Commemoration of All the Faithful Departed

Catholics believe that it is a Christian obligation to pray for the dead; it is a custom which dates as far back as 2 Maccabees 12:42-46. The custom of setting apart a special day for such prayers was first established by St. Odilo of Cluny in all the monasteries of his Benedictine congregation sometime between 998 and 1030.  The custom was soon adopted in several dioceses in the rest of France and eventually spread throughout the Western Church. It was not accepted in Rome until the fourteenth century.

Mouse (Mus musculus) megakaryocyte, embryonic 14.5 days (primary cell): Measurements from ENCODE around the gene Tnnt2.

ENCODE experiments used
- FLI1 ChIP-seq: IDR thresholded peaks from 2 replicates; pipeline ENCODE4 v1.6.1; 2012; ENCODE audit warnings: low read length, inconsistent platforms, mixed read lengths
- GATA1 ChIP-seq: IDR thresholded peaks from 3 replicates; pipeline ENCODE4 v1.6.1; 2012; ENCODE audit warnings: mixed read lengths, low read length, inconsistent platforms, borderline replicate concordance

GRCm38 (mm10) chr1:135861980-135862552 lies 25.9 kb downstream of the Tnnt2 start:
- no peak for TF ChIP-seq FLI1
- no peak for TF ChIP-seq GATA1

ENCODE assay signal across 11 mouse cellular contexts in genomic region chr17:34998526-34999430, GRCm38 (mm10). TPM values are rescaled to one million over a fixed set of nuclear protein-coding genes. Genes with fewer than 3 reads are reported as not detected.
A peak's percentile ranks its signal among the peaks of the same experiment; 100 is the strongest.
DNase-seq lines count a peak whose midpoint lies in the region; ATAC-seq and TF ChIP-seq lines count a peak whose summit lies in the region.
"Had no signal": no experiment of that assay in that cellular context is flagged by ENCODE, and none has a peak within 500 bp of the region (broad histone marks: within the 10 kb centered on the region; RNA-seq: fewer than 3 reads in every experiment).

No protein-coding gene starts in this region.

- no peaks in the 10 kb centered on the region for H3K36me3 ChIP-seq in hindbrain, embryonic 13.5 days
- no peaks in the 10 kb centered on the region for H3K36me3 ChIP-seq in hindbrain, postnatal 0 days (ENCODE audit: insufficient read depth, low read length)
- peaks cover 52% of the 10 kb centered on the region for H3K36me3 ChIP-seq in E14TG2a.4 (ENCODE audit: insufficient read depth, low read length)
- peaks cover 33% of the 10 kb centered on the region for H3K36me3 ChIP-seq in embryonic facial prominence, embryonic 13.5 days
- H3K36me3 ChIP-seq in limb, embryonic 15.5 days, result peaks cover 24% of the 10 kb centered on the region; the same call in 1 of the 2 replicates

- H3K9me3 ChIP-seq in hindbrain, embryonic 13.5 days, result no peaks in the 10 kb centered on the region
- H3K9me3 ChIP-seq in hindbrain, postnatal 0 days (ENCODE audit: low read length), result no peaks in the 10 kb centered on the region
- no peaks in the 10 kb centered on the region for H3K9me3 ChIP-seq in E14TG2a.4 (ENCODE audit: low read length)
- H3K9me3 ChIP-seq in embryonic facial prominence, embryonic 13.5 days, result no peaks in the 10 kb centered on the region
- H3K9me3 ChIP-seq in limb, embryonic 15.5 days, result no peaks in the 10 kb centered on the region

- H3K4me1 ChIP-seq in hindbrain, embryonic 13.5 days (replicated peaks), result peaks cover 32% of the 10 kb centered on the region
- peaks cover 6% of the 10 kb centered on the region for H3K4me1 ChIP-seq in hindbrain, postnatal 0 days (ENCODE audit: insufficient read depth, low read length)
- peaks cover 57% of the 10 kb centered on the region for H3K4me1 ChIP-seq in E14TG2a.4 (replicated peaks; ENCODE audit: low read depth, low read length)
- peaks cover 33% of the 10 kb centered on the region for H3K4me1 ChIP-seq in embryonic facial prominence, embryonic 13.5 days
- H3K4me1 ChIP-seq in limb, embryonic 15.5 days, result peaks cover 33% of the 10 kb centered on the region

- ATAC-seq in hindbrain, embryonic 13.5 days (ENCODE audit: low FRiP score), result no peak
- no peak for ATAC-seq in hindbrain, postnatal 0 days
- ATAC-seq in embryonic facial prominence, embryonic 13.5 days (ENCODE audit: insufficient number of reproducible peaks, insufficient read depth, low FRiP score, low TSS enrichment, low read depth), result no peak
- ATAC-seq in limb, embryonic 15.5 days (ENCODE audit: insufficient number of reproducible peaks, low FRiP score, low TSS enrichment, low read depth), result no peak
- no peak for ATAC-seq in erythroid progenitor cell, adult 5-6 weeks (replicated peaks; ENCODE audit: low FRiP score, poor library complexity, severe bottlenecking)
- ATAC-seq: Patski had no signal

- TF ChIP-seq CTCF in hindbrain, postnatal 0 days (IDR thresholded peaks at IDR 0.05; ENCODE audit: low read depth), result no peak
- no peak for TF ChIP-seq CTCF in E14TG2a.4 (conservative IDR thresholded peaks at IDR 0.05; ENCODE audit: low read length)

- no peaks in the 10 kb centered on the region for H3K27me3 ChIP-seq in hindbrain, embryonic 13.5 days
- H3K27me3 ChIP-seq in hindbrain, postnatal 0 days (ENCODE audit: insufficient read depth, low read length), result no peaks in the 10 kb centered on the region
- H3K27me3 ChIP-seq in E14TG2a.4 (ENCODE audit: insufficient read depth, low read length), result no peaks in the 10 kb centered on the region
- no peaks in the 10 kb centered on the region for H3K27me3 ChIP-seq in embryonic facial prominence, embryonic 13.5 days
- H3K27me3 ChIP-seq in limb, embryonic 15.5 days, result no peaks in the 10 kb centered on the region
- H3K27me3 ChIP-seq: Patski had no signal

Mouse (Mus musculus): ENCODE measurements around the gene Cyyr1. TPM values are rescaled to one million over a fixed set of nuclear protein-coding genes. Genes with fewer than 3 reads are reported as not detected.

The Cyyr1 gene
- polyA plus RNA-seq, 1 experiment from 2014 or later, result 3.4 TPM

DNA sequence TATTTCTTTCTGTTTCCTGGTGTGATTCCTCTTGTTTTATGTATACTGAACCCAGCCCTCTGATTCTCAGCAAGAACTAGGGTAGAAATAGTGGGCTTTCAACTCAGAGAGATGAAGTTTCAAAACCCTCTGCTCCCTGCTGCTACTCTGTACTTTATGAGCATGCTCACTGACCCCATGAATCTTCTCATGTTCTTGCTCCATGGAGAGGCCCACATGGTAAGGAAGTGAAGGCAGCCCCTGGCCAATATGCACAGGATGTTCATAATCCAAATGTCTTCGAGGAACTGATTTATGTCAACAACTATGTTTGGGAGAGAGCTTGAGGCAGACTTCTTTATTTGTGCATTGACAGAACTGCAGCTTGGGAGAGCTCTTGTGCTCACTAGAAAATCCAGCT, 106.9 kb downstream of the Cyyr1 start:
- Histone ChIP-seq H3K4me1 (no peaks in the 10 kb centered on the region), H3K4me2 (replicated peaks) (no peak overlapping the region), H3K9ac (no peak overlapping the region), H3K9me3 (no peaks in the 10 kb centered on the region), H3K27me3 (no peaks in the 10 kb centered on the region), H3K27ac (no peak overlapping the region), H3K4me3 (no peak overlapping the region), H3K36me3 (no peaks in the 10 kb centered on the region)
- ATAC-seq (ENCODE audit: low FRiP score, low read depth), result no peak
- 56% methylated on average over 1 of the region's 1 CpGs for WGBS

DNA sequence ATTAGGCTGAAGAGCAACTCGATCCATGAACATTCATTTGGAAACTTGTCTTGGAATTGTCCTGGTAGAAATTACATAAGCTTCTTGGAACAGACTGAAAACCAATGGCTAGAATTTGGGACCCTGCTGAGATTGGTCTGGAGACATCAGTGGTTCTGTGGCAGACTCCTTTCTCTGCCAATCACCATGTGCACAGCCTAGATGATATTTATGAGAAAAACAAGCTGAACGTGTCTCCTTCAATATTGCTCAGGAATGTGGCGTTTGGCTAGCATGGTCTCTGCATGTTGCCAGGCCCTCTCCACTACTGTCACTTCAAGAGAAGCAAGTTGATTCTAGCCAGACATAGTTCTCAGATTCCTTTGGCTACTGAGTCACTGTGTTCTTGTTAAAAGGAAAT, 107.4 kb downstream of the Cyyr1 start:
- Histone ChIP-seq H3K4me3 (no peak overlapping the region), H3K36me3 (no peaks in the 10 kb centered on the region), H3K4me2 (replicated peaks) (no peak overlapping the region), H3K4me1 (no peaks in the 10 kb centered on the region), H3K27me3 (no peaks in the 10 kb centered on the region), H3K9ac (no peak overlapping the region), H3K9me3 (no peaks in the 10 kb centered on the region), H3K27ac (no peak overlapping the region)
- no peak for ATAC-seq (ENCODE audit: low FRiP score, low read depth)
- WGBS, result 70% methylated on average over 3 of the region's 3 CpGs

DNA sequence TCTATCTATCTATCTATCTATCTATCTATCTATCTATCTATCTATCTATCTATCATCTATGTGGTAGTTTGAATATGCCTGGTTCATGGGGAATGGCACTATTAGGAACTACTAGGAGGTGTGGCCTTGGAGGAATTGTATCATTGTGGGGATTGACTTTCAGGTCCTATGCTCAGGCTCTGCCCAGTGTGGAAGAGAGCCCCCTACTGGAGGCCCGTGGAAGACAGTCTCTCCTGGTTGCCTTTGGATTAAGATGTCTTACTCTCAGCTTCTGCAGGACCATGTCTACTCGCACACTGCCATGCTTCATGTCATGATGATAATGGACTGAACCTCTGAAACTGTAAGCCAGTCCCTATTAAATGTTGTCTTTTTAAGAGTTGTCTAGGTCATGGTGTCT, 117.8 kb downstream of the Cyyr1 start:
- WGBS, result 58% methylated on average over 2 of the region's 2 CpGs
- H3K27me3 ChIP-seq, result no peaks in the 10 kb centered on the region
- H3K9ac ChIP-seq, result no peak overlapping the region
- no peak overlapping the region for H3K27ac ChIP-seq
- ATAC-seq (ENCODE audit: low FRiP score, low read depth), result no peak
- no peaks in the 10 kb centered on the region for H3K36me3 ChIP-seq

The day of the Commemoration of All the Faithful Departed is one of a very few number of days when priests are allowed to celebrate more than two Masses. Pope Benedict XV (1914-22) allowed priests to offer three Masses on All Souls Day: one for the faithful departed, one for the priest’s intentions and one for the intentions of the Holy Father.